Underage Drinking and Minor in Possession

Underage drinkingUnderage drinking problem is a major public health issue in the United States. Adolescents want to overcome social anxiety, lower their inhibitions in social situations, reduce stress and worries, increase courage, feelings and power, enhance sexual attractiveness and performance, satisfy the thrill seeking desires through alcohol consumption. This issue became one of the most well known cause of numerous legal disputes.

Alcohol consumption by youth in the United States (also known as underage drinking) is a term used for the concept of alcohol use by anyone under the minimum legal drinking age of 21. A lot of states have a minor in possession (MIP) – criminal offense concerning alcohol and drugs found in possession of minors, although some details regarding punishments vary from state-to-state. Some states provide a very strict strategy towards those who violate the MIP law and prosecute its felons; others have a different point of view about juvenile justice, providing probation by entering a court-ordered diversionary program and offering medical care. It is typically a misdemeanor for anyone under 21 to possess alcohol. Besides the fact that this is the minimum legal age to buy alcohol in all states, details tend to vary.

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How to Deal with Botox Injury?

botoxEverybody wants to be perfect. We persistently tend to achieve success in our careers, have perfect families and flawless appearances. However, what does “perfect” even mean? And how far are you ready to go on this never-ending struggle for physical attractiveness?

Nowadays, tabloids and magazines set unimaginable beauty standards, making average people feel inferior. As a result, beauty industry makes a large amount of money, appealing to our body dissatisfaction through consumerism. Botox is one of the most popular beauty tools, mainly practiced by women of different ages around the world. As a matter of fact, Botox injections jumped 748 percent since 2000, which tells us that contemporary women exhaustively undergo different procedures in order to fix flaws they don’t have. Continue reading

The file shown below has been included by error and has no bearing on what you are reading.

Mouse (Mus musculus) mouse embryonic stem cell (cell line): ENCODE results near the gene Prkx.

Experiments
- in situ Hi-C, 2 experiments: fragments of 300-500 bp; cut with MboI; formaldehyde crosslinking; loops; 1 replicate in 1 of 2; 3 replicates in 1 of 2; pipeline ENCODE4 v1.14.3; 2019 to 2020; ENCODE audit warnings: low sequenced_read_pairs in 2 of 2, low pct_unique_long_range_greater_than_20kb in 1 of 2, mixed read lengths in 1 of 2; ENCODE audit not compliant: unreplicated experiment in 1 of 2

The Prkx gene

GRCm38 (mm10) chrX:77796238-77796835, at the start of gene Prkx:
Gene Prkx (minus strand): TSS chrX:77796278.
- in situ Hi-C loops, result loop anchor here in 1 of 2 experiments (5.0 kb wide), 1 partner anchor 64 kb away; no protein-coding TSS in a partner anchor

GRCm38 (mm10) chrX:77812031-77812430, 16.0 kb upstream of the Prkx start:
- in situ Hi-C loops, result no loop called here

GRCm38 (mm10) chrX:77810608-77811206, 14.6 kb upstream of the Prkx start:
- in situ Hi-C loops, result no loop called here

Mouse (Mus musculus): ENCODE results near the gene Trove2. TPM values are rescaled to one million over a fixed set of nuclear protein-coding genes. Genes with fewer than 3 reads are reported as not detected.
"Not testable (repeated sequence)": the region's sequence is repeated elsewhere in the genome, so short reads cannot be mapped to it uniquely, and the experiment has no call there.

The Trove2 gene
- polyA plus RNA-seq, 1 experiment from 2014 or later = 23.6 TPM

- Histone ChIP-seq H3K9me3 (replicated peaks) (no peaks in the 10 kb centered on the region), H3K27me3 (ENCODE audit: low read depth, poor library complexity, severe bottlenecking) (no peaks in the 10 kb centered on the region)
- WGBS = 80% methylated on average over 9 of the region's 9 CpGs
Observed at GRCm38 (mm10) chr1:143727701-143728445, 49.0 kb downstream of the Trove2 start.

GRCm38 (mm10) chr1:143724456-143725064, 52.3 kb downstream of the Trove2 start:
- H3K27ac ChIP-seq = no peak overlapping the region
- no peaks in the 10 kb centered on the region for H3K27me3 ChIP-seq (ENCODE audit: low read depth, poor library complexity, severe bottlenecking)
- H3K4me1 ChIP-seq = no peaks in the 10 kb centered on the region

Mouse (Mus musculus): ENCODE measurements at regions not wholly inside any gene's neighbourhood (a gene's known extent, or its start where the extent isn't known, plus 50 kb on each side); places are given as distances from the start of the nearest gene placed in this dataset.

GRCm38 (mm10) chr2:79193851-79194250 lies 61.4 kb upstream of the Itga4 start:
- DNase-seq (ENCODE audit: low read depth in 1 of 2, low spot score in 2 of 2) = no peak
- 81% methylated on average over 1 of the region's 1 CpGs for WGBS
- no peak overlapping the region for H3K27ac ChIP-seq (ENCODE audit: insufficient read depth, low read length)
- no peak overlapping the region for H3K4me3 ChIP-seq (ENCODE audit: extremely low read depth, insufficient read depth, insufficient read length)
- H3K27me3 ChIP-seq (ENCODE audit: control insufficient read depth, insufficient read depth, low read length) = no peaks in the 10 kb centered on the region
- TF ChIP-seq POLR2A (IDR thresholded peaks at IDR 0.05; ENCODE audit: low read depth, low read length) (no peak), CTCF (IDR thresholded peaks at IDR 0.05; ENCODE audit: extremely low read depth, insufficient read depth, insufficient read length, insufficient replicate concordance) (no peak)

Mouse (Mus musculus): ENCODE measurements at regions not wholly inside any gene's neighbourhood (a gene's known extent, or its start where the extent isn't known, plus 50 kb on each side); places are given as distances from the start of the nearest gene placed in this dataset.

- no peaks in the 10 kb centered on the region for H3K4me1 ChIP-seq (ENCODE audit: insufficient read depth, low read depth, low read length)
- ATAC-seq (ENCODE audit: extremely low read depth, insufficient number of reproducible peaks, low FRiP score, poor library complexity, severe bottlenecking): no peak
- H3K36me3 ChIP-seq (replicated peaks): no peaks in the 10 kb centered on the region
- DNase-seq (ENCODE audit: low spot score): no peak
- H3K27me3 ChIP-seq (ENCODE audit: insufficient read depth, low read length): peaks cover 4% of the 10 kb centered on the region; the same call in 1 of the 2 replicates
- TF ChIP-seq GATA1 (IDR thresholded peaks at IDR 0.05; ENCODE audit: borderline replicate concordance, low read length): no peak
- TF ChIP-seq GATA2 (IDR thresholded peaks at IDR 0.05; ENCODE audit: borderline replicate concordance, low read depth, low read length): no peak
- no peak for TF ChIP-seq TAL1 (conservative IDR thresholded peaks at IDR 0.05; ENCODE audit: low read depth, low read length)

Employment: How to Use Social Media in Your Job Search

A recent Forbes article written by Jacquelyn Smith entitled: How Social Media Can Help (Or Hurt) You In Your Job Search, provides some interesting insights into the world of employment opportunities through Social Media.

Most people know that Social Media is not just for connecting with one of your childhood or high school friends you haven’t seen for ages, and sharing what has been going on in your life. Nowadays you can use this on-line tool to maximum advantage to your career prospects.

In addition to a résumé, cover letter, or interview, many employers successfully use Facebook, Twitter, LinkedIn, and Google+ to get a more objective impression of a potential candidate or to connect with their current and former colleagues. These websites are also good resources for you to learn about companies you are interested in and hear about job openings at once.

This explains why nearly half of all job seekers are active on social networks every day, and more than a third of all employers and hiring managers use these sites in their hiring process.

According to Lee Hecht Harrison, a career transition and talent development consulting firm, 48% percent of job seekers are active on social networking sites on a daily basis, 19% log on about two or three times per week, 22% use social networking sites one to three times per month, or less. Only 11% of job seekers never use social networking websites.

Helene Cavalli, Marketing Vice President at Lee Hecht Harrison, and Greg Simpson, Senior Vice President at Lee Hecht Harrison, stated that Social Media is an increasingly important tool in a job search strategy, and job seekers must understand how hiring managers and recruiters are using social media in all phases of the selection process.

Last year, CareerBuilder.com surveyed 2,303 hiring managers and human resource professionals throughout the U.S. via an on-line poll asking if, how, and why they include social media into their hiring process.

According to the CareerBuilder survey, nearly two in five companies (37 %) use social networking sites to research job candidates. 15 % of the employers, who do not research candidates on social media, said their company prohibits the practice. 11% report they do not currently use social media to screen, but plan to start.

Though 12% of hiring mangers said they are using Social Media to uncover reasons not to hire a candidate, most said they are trying to dig deeper than the traditional interview to find out: 65% whether the job seeker presents himself or herself professionally, 51% whether the candidate is a good fit for the company culture, 45% want to learn more about the candidate’s qualifications, and 35% want to see if the candidate is well-rounded.

So, Jacquelyn Smith advises those job seekers who use social networks to be careful.

While candidates may be aware that their social profiles are public to employers’ watchful eyes, they may not realize their on-line personas are costing them a job. 34% of employers said the following social media discoveries led to a candidate not getting the gig:

“If you choose to share content publicly on social media, make sure it’s working to your advantage,” says Rosemary Haefner, Vice President of Human Resources at CareerBuilder. “Take down or secure anything that could potentially be viewed by an employer as unprofessional and share content that highlights your accomplishments and qualifications in a positive way.”